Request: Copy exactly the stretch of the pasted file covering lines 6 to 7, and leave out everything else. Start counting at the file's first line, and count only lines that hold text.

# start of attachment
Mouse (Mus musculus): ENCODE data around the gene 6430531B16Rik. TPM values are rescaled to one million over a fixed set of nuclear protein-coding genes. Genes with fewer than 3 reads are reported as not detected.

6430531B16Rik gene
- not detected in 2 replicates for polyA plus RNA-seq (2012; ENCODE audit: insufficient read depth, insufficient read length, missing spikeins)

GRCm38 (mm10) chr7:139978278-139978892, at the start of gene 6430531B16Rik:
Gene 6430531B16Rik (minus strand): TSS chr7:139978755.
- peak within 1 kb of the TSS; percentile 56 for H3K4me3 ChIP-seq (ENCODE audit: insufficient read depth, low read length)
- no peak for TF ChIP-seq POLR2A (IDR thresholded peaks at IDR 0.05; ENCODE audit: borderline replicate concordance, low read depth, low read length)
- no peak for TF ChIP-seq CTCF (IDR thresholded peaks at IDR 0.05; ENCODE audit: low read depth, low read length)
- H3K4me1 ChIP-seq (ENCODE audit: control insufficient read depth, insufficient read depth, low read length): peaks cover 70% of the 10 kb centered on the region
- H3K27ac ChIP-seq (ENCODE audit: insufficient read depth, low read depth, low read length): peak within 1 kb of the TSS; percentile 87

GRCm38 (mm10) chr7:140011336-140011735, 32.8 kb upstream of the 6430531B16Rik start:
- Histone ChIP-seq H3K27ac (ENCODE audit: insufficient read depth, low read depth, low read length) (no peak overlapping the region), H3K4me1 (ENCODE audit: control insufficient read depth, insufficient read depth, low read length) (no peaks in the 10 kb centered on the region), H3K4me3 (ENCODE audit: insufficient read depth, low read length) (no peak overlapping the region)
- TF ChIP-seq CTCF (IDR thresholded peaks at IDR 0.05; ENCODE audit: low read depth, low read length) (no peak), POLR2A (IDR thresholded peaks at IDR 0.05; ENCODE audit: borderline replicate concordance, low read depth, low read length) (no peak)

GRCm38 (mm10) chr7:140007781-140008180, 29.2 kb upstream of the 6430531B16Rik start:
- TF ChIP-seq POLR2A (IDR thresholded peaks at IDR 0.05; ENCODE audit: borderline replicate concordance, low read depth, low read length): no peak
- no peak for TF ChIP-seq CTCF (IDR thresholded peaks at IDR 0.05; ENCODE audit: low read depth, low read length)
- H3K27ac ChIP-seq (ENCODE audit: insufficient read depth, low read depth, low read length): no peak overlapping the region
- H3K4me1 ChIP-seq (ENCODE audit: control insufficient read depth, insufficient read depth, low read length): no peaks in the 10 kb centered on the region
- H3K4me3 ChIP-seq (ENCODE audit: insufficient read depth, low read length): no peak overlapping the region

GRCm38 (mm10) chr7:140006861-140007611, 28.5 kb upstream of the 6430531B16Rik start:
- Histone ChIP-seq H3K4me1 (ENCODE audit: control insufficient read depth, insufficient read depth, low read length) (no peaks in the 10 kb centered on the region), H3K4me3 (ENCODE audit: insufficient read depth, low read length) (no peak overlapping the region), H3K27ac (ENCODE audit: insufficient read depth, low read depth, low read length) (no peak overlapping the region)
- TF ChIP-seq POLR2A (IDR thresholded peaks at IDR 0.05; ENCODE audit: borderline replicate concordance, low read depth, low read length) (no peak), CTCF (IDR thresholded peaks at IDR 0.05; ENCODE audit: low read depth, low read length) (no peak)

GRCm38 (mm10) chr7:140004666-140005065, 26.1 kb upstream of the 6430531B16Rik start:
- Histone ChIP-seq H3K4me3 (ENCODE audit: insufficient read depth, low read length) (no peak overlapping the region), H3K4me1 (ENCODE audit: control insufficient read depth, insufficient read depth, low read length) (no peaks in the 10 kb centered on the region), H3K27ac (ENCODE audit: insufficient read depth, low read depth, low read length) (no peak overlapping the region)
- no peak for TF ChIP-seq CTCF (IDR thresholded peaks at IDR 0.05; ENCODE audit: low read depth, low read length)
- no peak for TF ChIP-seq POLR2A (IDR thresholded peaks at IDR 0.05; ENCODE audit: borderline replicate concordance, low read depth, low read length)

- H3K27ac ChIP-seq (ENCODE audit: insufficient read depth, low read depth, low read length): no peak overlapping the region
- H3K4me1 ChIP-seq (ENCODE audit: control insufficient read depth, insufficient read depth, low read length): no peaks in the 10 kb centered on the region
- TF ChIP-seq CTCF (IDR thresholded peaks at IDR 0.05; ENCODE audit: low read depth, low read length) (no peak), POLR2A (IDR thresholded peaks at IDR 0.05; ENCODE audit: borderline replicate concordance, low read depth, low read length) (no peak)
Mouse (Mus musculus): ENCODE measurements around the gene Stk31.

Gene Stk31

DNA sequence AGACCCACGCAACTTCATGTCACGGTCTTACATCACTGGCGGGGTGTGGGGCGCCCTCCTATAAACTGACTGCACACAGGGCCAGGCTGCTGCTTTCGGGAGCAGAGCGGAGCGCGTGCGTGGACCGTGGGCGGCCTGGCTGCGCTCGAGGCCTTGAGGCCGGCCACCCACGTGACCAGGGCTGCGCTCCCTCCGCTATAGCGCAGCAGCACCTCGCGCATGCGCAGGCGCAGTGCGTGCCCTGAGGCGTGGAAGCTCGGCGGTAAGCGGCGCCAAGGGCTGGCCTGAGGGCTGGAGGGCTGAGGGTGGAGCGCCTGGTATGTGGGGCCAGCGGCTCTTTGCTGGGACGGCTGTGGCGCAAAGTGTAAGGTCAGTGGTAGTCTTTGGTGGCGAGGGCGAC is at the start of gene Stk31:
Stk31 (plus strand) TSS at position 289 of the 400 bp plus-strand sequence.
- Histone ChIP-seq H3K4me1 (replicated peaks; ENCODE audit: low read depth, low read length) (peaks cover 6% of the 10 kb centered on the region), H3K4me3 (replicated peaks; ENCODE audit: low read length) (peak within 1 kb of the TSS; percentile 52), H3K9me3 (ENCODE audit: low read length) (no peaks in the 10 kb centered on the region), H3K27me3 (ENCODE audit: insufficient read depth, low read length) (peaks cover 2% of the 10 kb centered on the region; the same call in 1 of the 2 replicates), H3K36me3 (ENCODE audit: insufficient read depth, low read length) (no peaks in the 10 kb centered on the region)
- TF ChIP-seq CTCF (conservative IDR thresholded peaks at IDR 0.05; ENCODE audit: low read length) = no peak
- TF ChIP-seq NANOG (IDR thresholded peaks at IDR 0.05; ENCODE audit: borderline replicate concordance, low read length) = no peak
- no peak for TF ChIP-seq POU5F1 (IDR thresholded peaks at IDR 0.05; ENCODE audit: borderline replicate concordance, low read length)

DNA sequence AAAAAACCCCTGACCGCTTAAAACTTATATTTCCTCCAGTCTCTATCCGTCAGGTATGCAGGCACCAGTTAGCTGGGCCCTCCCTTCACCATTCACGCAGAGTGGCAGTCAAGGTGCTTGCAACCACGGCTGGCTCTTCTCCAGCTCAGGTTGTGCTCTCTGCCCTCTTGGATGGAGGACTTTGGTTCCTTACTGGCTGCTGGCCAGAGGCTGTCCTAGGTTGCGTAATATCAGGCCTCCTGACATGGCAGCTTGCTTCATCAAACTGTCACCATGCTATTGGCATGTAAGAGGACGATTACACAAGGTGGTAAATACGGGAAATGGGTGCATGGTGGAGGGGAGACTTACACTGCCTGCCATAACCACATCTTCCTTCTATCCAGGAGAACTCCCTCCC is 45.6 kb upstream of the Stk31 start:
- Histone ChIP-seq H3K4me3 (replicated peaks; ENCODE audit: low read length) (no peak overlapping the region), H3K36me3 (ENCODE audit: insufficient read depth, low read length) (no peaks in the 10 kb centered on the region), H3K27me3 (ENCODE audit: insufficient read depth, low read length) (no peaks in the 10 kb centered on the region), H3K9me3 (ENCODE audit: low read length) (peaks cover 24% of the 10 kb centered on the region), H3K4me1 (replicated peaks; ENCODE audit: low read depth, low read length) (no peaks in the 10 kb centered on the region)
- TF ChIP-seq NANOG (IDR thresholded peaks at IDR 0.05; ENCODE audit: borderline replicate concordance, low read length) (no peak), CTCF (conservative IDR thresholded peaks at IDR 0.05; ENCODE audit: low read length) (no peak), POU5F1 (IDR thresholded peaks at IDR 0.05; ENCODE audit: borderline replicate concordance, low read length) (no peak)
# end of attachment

- peak within 1 kb of the TSS; percentile 56 for H3K4me3 ChIP-seq (ENCODE audit: insufficient read depth, low read length)
- no peak for TF ChIP-seq POLR2A (IDR thresholded peaks at IDR 0.05; ENCODE audit: borderline replicate concordance, low read depth, low read length)